English Teacher Article Talk a mile in my shoes

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I was having lunch a few months ago when I suddenly struggled to get to the end of what I was saying- my voice dipped and wouldn't come back. Within a week or so, I couldn't produce any noise and was forced into a soundless whisper. If I strained a bit, I could just about make a sound that could possibly be heard at very close range. My first medical consultation did nothing, and I had tickets to go abroad that meant going with just this silent croak.

It soon became clear that such inability to speak is not that common- most people at first didn't know what to do and I had to adjust. Some were worried that I was infectious, so I quickly learnt to say that I simply couldn't speak at all- then they would lean closer to try to understand. Many were keen to help and didn't worry about this risk. You can choose who's right.

How do you ask a taxi or tuk-tuk to turn left when they cannot hear you? You have to tap and point. One friend thought I was trying to whisper a secret message when I arrived at his door with a porter, when I was just trying to say hello. It's easy to carry a pen and paper, and your pointing and signalling get better, but it's harder when you have lunch with a friend you haven't seen for a couple of years and communication is very limited.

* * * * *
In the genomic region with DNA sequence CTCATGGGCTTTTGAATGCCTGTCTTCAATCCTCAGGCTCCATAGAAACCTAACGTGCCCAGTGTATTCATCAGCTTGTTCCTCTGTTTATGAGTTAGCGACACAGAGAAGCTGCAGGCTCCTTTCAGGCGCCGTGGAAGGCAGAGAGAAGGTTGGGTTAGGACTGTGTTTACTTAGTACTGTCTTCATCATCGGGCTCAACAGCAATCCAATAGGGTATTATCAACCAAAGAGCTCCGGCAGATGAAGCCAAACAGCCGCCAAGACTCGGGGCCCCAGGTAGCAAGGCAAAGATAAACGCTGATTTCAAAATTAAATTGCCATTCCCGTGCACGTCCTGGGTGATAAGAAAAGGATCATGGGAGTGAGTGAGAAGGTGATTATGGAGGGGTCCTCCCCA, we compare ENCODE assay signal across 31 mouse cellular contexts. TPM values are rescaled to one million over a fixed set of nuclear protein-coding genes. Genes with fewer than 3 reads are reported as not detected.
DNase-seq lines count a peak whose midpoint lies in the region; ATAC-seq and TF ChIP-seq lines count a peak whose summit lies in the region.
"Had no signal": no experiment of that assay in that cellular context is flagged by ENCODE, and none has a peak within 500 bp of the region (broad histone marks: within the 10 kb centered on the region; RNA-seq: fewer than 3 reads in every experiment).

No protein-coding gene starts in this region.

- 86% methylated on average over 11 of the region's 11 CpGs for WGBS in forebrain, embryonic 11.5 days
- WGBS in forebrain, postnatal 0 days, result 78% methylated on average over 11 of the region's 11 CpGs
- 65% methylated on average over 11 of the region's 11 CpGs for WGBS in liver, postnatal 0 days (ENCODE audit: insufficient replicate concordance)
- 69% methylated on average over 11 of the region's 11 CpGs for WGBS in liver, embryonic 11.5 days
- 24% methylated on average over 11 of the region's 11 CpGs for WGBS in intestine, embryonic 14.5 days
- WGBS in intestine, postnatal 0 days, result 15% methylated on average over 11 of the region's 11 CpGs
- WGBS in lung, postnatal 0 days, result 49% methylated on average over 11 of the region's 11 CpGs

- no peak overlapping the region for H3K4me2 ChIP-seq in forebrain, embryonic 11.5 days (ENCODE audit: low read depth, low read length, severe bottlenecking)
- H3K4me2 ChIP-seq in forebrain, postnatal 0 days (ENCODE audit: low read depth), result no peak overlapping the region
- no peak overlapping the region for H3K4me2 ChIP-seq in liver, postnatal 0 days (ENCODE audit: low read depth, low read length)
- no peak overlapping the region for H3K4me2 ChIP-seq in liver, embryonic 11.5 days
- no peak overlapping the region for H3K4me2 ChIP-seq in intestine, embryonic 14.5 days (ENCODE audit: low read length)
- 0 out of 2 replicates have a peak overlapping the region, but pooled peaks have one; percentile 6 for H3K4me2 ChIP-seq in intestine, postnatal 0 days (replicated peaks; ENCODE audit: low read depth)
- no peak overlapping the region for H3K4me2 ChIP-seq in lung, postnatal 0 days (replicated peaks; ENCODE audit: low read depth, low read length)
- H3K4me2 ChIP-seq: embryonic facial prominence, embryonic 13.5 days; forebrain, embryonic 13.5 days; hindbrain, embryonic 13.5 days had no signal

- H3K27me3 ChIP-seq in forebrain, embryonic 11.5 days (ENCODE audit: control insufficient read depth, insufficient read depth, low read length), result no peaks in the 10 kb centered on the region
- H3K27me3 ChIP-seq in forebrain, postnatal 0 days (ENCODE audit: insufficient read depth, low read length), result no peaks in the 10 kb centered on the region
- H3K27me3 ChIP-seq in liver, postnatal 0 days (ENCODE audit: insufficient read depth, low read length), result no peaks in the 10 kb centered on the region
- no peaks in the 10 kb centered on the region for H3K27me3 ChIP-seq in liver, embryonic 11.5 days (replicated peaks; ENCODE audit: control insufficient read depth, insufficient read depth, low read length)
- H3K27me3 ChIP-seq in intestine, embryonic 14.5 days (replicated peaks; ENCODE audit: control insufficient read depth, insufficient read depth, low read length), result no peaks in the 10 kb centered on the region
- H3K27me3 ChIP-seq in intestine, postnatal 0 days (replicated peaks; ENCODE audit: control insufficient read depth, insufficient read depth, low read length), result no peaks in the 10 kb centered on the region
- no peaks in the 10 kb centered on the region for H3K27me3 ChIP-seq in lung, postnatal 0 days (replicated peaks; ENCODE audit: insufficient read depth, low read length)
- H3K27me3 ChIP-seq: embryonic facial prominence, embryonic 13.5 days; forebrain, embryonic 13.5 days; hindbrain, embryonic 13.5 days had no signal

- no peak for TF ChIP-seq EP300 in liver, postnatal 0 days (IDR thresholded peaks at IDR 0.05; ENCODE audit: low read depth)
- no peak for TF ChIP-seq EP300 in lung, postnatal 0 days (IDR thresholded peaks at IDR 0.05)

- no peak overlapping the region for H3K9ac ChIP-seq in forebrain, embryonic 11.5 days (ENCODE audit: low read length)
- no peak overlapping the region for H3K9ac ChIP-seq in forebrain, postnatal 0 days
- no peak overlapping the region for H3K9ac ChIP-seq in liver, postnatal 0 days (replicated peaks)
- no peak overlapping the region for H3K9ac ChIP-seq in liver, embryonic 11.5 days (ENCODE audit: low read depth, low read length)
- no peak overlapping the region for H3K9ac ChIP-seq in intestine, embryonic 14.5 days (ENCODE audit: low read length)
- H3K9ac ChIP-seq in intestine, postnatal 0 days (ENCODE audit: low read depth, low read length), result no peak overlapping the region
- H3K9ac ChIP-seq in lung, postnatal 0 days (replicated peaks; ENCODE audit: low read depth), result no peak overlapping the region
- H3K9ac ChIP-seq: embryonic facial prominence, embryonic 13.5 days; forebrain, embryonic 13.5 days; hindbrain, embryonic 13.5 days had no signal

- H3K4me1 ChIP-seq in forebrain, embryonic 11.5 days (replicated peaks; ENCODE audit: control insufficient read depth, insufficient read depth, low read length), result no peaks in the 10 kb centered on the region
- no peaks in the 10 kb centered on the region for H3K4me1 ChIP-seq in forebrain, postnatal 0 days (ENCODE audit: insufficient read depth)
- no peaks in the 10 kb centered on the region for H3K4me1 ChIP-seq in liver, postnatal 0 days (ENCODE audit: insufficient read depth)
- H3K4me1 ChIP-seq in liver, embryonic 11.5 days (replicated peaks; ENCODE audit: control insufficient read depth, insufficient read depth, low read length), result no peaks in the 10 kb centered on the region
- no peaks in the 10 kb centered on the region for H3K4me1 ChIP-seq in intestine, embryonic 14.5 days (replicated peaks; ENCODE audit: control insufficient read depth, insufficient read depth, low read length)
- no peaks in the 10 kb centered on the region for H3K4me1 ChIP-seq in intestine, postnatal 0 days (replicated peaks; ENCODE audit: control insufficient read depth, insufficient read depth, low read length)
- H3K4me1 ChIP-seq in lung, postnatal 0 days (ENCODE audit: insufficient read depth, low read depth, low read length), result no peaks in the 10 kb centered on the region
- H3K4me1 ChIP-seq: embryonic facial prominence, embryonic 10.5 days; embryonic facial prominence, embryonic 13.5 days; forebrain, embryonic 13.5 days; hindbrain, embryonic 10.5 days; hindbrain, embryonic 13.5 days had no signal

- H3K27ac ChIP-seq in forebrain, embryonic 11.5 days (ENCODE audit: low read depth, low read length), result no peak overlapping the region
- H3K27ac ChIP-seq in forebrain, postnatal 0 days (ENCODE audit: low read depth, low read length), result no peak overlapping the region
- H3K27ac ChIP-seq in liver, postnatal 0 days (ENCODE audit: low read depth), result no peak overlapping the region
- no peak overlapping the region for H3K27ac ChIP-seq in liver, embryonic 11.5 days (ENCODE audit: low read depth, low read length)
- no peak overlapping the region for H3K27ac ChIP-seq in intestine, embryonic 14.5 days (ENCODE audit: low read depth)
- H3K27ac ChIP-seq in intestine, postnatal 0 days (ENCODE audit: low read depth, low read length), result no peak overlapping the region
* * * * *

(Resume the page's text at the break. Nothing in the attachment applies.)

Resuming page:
You do realise that some people you deal with think you're stupid- friends will find workarounds, strangers are different.

I knew that it was a temporary state, and it only lasted a couple of months, but it did give me an idea of what it is like to be deprived of one aspect of language completely- it's horrible, but the good thing is that most people I came across were willing to try and help. Some thought I was a bit thick, which must be very frustrating long-term, but I only came across one complete and utter jerk. I might have been lucky and there may be more than him in real life, but I did get the impression that if people don't think you'll infect them, they'll try to help. It's complex, frustrating and takes adapting to, and I only had to do it for a couple of months.

Explaining for the third time that you don't need a return ticket when you are heading somewhere you have a residence visa for is difficult when you can make no noise, and want to explode with frustration at someone unable to read this who wants to stop you getting on a plane. I used to think that being deaf or mute were nothing compared to being blind. Having experienced one of these sensory losses, even for such a short time, I am no longer so sure. When the next course of treatment started working, I found that I could make odd, random noises, then speech started coming back. It was a miraculous thing, but one many don't get.

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